Setting Up the Raspberry Pi for Retro Gaming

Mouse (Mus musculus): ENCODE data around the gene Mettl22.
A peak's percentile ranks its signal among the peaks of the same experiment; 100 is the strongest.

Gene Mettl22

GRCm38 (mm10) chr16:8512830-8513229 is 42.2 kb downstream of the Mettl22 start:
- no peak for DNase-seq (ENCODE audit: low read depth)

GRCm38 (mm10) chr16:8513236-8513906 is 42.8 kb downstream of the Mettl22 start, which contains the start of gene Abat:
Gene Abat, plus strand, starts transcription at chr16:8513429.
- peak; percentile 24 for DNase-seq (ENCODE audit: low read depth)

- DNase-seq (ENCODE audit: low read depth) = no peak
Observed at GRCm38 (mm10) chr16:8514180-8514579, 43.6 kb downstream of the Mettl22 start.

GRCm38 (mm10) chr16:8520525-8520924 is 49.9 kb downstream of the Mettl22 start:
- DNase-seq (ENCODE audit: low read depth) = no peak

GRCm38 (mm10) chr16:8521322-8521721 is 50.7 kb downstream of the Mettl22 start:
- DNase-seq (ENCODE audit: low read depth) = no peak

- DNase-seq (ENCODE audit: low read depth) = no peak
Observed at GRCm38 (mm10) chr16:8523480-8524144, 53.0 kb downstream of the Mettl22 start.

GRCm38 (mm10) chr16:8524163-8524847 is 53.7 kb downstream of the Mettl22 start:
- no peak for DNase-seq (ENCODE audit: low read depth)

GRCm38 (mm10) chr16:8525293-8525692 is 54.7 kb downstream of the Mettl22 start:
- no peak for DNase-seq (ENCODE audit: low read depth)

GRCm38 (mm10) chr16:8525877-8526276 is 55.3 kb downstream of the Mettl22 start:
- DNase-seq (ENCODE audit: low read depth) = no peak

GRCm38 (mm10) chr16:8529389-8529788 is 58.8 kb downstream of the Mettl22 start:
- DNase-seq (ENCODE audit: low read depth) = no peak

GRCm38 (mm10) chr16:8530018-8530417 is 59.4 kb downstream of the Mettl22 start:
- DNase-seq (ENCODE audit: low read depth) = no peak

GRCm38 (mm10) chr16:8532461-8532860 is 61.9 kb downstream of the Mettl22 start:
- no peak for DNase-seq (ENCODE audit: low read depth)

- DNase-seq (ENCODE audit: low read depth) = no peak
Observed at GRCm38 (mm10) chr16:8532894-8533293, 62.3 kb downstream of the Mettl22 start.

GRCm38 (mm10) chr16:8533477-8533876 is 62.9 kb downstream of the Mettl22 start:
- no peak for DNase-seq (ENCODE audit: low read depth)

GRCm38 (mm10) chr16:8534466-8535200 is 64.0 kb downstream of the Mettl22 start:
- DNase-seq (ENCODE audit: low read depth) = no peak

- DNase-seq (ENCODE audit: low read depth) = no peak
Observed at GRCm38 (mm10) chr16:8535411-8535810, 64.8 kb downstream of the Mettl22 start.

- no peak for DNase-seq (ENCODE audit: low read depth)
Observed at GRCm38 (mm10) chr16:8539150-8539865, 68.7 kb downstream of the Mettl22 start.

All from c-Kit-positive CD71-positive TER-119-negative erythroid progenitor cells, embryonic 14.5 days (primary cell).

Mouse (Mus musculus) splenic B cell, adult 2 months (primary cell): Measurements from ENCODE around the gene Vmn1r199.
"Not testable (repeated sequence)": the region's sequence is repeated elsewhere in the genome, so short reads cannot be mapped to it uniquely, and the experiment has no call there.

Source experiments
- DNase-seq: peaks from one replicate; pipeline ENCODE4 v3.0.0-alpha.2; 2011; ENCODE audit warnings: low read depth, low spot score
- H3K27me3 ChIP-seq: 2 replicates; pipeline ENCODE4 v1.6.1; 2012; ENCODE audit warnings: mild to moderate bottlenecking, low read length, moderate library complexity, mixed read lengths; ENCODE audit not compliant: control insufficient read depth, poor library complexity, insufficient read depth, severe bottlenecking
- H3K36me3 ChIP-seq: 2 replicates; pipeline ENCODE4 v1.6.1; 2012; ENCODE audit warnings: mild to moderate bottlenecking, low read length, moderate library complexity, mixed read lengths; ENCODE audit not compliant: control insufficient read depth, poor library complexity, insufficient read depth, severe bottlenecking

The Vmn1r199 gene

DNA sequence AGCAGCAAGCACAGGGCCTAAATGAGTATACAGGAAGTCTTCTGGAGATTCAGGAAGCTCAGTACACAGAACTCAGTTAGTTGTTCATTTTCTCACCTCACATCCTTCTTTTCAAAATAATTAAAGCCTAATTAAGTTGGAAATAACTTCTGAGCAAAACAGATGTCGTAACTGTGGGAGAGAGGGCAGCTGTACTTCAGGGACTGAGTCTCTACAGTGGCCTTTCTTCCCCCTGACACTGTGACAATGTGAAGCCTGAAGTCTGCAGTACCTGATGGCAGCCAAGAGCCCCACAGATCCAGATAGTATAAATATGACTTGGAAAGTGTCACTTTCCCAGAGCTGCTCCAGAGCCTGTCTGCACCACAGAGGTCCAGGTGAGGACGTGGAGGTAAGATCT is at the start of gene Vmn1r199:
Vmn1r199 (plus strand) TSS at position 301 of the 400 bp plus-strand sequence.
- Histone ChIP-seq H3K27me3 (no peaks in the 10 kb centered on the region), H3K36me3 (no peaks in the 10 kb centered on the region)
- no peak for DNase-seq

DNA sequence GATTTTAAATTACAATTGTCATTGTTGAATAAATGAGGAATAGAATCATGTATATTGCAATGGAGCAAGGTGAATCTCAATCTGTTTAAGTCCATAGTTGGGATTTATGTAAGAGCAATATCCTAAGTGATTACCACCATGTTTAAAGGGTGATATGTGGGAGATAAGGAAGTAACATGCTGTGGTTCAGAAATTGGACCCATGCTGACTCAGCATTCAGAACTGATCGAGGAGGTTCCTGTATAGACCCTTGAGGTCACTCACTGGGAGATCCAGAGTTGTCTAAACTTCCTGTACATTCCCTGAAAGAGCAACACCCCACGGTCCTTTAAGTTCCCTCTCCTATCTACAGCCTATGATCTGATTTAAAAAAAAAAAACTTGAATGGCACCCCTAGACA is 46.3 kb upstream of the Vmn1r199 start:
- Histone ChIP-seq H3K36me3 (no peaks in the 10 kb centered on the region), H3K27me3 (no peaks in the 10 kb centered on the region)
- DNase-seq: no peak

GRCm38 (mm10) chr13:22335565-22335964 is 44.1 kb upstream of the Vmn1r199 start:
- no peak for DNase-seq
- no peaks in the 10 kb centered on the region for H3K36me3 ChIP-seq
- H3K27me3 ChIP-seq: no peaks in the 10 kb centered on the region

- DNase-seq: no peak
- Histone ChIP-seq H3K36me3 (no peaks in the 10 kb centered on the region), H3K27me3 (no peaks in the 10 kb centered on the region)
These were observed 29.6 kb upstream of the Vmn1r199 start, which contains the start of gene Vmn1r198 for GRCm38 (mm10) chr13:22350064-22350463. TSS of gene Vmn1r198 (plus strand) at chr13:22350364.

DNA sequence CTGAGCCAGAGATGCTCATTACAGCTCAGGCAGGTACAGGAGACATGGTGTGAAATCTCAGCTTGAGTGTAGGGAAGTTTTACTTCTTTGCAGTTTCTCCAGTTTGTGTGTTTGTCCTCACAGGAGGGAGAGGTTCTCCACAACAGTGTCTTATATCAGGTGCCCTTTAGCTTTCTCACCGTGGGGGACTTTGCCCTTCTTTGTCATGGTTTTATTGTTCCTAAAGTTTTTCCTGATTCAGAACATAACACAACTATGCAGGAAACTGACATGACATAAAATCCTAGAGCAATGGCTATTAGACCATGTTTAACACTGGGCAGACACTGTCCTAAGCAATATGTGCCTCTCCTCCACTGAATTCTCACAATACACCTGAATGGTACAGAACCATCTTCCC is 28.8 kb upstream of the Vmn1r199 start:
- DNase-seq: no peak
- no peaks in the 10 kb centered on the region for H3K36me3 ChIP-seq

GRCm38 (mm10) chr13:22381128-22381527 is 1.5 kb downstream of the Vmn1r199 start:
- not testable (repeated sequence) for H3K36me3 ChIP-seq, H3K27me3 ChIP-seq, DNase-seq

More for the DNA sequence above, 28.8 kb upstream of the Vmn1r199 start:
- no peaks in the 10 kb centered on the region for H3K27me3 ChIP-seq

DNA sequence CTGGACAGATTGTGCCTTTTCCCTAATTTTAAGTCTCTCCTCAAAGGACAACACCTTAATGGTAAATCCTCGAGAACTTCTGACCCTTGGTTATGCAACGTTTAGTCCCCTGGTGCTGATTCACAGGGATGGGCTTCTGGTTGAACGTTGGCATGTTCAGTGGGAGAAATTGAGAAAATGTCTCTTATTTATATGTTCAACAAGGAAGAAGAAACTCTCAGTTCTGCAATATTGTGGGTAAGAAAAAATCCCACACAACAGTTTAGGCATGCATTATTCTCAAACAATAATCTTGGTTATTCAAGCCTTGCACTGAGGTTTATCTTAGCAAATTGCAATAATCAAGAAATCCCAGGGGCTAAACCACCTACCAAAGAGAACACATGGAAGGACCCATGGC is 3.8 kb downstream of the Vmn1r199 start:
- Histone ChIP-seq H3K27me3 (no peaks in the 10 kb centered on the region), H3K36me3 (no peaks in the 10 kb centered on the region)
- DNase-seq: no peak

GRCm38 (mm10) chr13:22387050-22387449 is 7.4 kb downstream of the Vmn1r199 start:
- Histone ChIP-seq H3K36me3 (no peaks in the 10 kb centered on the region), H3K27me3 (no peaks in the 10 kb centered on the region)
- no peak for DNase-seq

There’s no denying that the Raspberry Pi is one of the most underpowered computers on the market today. Even the highest-end model, the 3B+, is many times slower than an entry-level laptop with an Intel Core i7 monitor (Figure 2-1). But what this single board lacks in horsepower it more than makes up for in affordability, compactness, simplicity, and fun. The least expensive flavor of Pi, the itty-bitty Zero, costs just $5, while the feature-filled 3B+ (mainly featured in this book), smaller than a deck of playing cards, will set you back a whopping $35. Users with the need of more of multi-application desktop environment have a solution with the Raspberry Pi 4. The Pi 4 includes the option to selection the installed onboard RAM in 1GB, 2GB, or 4GB configurations with a price ceiling of only $55. All Pi 4 models include dual micro-HDMI ports for 4k display output and USB 3.0 support. A Pi can easily run 8-bit and 16-bit console games (there are emulators for Nintendo 64 and Sega Dreamcast, but the experience is subpar).